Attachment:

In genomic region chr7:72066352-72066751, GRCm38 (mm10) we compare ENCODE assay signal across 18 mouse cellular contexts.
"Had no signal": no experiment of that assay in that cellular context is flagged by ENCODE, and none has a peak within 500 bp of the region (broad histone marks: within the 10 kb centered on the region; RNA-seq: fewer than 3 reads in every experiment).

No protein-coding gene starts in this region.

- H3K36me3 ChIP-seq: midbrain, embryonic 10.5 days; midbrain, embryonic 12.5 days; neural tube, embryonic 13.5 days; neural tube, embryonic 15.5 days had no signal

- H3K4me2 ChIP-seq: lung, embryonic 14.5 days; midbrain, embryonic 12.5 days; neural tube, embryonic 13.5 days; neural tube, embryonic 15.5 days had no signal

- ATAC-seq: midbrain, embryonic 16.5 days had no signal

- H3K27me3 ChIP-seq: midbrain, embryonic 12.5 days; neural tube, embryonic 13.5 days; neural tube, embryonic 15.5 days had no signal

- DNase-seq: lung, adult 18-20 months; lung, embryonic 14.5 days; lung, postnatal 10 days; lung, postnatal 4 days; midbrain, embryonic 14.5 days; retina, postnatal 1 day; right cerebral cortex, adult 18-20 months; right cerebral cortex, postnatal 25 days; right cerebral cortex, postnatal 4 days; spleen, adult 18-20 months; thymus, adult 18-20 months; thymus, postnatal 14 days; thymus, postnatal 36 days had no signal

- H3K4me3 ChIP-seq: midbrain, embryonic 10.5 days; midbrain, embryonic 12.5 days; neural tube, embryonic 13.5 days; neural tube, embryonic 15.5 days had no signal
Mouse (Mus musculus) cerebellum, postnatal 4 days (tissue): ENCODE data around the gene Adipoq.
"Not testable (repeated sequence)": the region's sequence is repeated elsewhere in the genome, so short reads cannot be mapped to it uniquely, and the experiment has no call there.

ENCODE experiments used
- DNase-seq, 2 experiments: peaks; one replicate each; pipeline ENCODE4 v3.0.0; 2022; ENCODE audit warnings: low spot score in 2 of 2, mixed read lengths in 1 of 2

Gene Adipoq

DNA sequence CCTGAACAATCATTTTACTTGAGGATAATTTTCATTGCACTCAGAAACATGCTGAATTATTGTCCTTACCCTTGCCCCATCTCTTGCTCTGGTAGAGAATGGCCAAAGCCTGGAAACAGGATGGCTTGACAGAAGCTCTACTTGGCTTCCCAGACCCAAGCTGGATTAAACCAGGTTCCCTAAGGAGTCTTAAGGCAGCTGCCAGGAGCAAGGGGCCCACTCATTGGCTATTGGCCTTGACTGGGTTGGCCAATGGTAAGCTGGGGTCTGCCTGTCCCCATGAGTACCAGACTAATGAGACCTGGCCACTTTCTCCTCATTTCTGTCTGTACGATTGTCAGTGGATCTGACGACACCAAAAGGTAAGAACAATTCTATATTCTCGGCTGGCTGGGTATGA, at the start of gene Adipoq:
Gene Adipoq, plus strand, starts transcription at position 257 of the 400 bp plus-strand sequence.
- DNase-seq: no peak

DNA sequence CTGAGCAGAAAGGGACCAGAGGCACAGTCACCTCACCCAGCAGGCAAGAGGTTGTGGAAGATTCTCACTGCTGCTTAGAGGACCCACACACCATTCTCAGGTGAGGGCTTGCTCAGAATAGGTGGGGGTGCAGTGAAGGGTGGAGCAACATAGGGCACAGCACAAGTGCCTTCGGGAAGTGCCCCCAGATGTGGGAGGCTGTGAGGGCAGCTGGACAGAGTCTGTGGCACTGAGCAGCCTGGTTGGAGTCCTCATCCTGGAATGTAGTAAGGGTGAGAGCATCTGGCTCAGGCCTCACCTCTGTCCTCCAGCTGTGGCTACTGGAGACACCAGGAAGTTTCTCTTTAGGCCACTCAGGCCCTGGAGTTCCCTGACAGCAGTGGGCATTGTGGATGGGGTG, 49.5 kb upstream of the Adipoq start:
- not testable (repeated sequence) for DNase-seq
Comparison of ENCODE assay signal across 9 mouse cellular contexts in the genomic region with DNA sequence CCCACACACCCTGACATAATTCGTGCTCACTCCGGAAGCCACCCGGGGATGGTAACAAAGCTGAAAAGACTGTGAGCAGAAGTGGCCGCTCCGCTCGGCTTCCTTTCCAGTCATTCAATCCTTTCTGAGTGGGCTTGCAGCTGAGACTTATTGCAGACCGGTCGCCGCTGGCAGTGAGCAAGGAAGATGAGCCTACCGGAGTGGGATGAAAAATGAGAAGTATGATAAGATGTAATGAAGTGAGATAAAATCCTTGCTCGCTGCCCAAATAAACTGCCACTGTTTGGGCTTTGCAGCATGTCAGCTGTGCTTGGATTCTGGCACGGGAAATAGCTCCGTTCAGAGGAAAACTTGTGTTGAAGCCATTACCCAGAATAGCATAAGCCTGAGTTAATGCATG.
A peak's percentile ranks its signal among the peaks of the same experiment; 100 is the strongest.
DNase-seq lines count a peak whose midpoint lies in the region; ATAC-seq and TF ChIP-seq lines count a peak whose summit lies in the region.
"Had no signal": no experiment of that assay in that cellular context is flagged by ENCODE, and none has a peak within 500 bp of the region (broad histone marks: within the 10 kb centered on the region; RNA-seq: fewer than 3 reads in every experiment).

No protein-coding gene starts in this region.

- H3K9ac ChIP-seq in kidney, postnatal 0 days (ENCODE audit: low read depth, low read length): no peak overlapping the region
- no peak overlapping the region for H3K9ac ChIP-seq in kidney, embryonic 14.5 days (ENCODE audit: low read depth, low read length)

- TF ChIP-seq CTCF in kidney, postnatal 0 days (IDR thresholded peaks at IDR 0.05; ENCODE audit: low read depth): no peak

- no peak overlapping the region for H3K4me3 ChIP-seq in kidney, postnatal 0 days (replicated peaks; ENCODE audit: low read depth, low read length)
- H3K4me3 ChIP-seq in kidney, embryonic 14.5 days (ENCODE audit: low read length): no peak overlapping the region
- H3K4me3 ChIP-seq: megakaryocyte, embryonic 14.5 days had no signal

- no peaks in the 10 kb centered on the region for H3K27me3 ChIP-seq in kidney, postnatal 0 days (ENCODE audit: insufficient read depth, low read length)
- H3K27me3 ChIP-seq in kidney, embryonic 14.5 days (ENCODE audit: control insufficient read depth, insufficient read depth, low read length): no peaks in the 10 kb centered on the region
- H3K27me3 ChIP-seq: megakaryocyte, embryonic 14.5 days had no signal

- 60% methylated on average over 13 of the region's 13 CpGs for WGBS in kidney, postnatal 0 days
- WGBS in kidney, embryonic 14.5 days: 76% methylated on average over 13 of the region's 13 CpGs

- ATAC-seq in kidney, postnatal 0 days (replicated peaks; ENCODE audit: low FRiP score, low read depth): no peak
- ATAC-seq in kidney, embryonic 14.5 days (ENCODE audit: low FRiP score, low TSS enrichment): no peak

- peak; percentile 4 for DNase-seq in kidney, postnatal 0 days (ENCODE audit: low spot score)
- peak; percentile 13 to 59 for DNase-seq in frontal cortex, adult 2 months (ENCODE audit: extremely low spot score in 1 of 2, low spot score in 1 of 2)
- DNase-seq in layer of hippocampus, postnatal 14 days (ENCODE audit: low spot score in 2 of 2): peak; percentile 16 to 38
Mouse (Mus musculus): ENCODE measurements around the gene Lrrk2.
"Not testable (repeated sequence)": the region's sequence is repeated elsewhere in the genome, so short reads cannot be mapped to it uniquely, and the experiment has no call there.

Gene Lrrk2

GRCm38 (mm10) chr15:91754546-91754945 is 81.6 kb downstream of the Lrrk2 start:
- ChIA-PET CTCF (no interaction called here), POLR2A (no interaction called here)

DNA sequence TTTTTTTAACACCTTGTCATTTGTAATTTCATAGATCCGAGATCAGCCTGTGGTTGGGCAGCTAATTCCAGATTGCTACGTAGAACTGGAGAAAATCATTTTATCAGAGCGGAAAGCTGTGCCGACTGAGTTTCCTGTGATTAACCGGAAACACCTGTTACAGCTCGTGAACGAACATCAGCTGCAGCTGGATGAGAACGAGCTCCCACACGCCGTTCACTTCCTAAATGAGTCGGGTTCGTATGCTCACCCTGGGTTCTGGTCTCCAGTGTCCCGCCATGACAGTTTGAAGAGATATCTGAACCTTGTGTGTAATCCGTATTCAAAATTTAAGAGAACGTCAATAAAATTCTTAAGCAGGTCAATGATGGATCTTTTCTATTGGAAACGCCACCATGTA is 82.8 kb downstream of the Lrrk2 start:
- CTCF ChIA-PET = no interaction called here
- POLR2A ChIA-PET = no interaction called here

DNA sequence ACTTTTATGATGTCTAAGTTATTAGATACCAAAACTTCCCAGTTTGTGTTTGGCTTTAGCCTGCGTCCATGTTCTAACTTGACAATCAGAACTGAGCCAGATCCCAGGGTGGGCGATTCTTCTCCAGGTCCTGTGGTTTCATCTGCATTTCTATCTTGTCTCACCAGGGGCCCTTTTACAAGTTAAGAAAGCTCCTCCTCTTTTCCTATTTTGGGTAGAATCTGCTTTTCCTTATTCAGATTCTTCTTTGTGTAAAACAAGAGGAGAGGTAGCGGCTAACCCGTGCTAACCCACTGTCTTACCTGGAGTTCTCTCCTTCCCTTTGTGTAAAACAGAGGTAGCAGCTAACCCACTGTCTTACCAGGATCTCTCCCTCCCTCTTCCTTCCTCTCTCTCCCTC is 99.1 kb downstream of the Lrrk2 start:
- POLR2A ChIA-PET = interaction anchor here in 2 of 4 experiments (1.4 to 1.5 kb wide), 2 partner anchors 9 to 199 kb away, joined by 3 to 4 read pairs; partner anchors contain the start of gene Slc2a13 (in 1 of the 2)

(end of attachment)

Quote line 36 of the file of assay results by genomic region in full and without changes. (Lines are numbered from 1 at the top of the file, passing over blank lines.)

- ATAC-seq in kidney, postnatal 0 days (replicated peaks; ENCODE audit: low FRiP score, low read depth): no peak